in reply to Perl vs. Python: Looking at the Code
Some good points here:
- Multiple implementations are good:
- Code should be written to a language spec, not to a particular implementation. Observe how clear ISO C is about "x=x++" (it is undefined behaviour). Perl isn't so clear; what's worse is that, since there's only one implementation, "suck it and see" might be considered a good answer (it isn't, but only because of the possibility of a later implementation changing).
- Function parameters
- The Perl way makes some nifty things possible, but it doesn't "make the easy things easy".
- (Stolen shamelessly from Lisp, of course). Perl doesn't have an interactive mode (but see my RFC 184 for Perl6, which I hope will be approved), but even so docstrings would be nice. Not that PODs are bad...
Some of the points are awful:
- Less typing with Python:
No "concrete examples" to show this; a study of a short program implemented in both languages would go a long way to convince Perlers of this. Especially given that the claim is a bit odd -- most Pythoners I spoke to were enamoured of their language's verbosity, and said that made it better than Perl.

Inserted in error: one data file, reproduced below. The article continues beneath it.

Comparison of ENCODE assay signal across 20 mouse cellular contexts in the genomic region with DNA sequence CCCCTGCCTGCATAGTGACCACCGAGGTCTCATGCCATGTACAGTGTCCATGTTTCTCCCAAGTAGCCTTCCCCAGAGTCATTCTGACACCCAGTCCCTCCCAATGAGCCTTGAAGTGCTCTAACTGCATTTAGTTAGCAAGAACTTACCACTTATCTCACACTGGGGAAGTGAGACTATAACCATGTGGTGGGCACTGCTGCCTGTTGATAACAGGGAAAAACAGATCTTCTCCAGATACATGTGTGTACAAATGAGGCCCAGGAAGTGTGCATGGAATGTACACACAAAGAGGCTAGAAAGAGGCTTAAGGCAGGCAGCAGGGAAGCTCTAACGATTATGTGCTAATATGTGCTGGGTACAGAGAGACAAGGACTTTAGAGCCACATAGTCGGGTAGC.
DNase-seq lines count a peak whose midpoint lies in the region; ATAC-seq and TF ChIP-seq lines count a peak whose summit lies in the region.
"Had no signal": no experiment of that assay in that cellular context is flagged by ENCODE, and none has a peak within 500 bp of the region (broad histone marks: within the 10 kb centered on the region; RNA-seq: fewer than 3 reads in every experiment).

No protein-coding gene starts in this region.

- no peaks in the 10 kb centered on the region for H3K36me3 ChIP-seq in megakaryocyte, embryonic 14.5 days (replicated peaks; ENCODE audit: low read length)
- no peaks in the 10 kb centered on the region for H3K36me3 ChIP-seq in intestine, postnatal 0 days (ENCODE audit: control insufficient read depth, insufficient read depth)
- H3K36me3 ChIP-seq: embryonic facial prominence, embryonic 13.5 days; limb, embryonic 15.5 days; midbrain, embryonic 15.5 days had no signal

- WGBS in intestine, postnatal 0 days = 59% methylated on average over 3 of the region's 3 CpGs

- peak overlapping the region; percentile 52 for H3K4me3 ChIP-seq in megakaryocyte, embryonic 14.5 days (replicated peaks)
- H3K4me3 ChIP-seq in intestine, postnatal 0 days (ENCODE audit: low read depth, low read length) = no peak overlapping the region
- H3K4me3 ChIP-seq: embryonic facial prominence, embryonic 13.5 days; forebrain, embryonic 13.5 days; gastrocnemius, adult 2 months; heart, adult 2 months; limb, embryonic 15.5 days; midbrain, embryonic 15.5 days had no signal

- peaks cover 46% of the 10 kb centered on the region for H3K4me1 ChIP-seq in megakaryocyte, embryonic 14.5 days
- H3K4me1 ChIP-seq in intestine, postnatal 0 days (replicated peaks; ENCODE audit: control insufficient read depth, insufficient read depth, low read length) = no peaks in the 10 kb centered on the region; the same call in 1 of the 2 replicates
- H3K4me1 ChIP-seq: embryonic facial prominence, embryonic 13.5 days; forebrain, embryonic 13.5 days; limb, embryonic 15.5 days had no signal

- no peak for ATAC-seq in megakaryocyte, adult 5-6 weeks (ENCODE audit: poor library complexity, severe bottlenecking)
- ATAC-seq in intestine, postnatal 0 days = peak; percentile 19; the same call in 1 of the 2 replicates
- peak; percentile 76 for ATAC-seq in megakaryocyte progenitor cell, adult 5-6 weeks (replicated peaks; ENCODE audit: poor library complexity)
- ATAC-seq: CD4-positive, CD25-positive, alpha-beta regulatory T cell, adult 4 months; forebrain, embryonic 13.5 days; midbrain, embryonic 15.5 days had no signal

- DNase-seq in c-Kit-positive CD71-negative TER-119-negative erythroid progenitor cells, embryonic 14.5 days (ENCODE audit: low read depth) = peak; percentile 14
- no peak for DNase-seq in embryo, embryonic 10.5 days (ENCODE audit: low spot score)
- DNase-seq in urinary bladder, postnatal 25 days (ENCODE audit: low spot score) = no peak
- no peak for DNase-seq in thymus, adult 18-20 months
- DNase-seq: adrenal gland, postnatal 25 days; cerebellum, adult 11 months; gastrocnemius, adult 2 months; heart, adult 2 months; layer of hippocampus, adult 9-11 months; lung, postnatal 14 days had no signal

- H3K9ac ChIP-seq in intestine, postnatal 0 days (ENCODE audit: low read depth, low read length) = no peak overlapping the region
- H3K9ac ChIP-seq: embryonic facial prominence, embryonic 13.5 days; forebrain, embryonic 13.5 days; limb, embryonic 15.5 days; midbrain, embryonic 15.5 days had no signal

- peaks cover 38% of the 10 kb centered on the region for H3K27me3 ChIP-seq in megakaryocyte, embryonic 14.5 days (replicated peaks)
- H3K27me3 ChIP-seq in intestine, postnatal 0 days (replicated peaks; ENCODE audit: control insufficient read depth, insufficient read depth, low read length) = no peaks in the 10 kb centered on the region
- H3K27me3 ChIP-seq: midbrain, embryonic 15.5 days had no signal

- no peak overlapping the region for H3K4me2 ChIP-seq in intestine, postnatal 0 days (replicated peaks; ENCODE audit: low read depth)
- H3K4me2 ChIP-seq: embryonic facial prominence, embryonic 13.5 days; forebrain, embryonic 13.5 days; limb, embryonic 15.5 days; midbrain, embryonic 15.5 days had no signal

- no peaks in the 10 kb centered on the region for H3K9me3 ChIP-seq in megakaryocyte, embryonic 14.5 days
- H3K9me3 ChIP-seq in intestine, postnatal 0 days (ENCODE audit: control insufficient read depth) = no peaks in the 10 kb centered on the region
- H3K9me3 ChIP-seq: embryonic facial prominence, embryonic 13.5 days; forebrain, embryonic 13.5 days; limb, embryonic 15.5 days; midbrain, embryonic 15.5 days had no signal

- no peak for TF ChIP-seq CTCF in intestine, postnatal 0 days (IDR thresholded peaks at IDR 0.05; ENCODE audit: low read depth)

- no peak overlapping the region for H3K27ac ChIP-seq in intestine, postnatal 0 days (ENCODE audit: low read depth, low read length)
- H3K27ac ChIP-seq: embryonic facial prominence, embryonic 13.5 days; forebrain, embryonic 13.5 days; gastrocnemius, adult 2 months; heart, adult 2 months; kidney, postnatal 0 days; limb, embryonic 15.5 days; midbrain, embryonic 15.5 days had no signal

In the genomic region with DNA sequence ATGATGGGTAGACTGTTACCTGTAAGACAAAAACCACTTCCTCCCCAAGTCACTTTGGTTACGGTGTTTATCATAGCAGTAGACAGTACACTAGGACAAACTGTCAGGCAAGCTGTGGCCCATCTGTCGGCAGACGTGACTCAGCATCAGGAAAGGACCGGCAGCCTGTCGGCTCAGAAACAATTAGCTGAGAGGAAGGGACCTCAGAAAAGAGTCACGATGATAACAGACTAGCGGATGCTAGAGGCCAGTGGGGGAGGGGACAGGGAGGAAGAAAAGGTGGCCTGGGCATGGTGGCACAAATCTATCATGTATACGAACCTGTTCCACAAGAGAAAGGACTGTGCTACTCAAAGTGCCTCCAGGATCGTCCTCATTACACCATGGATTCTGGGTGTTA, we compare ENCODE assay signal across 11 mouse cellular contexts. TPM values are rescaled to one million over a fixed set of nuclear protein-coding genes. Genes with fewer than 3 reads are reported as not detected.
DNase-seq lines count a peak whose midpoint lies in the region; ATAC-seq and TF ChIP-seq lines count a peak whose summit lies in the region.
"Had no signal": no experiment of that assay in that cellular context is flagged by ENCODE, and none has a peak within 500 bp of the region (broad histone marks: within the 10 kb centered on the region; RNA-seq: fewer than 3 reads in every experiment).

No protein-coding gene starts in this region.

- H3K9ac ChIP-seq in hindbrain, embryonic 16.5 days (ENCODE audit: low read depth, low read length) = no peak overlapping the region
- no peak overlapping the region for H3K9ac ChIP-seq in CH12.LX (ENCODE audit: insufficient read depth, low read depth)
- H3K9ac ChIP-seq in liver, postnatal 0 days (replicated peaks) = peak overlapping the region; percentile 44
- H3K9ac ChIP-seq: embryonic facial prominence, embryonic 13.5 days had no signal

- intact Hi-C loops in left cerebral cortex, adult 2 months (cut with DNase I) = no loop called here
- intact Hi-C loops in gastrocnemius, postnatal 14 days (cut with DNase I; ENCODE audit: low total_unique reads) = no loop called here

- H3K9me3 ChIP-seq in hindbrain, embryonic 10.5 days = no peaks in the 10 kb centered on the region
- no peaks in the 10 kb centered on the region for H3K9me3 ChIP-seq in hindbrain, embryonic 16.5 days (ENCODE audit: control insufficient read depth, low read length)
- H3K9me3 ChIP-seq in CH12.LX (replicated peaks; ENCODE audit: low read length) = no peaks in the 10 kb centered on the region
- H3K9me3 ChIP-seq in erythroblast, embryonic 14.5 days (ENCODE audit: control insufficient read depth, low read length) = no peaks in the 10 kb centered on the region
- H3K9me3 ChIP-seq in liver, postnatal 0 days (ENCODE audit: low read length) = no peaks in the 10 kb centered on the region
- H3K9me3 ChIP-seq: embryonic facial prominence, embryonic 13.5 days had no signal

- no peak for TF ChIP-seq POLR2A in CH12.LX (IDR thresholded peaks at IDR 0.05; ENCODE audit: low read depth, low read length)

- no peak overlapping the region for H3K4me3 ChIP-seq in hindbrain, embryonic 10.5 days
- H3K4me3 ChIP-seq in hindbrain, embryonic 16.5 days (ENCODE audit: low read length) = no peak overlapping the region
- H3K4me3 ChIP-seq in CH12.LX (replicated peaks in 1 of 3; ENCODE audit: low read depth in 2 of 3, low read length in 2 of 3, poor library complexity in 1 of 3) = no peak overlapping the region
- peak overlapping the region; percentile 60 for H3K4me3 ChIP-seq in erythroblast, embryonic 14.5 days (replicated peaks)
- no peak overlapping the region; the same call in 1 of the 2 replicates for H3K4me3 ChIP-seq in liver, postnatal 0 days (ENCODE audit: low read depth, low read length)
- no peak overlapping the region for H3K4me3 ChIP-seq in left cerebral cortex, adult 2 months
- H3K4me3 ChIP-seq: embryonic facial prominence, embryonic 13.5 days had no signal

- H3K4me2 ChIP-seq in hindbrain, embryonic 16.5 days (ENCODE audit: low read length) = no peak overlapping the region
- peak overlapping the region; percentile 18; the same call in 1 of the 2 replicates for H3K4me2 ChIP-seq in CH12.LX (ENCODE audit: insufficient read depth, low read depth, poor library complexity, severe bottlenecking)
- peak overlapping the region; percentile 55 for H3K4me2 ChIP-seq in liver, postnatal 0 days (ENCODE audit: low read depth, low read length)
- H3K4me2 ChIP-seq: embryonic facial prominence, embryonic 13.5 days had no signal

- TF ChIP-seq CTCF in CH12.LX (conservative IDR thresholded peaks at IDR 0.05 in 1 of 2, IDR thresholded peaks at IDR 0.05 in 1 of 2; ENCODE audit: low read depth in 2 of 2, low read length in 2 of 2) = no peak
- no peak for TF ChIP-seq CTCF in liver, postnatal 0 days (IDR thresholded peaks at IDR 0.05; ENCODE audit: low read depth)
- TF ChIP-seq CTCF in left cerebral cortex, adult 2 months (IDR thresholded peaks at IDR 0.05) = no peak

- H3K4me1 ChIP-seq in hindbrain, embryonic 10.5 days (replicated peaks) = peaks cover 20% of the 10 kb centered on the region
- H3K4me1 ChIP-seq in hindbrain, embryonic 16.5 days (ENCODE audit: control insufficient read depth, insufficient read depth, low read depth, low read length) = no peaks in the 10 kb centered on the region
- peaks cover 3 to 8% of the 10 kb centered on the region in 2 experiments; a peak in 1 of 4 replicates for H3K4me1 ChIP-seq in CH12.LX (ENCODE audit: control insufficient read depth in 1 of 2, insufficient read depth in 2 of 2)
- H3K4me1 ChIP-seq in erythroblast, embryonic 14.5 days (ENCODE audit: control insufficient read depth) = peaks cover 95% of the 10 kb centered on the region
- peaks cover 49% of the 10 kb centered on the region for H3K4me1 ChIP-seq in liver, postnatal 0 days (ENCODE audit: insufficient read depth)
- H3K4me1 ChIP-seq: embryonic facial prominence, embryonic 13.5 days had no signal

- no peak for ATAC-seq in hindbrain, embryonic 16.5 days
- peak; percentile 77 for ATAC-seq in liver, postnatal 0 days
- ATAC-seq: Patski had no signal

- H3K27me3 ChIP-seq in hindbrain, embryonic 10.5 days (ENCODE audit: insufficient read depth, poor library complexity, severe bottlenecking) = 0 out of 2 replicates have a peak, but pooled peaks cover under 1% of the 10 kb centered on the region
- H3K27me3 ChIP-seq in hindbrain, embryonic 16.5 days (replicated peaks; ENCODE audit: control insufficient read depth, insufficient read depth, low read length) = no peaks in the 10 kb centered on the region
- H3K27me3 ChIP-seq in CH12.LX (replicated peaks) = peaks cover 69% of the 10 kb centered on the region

But WHY is this a measure of language quality? Surely Perl wouldn't be a better language if we removed length, on the grounds that y///c is one keystroke less?
- No closures
When people say Perl lacks closures, they mean you have trouble if you define a named sub inside a named sub (and try to return it). Python is much worse, though: it invents a new concept of "scope". You have "outer scope" (globals, really) and "inner scope" (dynamic variables, like local creates in Perl). You cannot write
because `x' is lost. The manual says to fudge it with default argument values, by drilling your variables down into the scope:def adder(x): return lambda y: x+y a = adder(5) print a(3)
This is horrible! After a=adder(5), a(3) gives me 8, but so does a(4,4).def adder(x): return lambda y,a=x: a+y
Closures aren't some academic abstraction; for instance, they probably form the basis of the most readable, intuitive style for coding Perl/Tk (or any other GUI).
- What can I say? Perl does it better. I use regexps a lot; this "little language" is immensely powerful and intuitive.
Here's what put me off Python:
Surprisingly, most of Python's real advantages have been eliminated, too!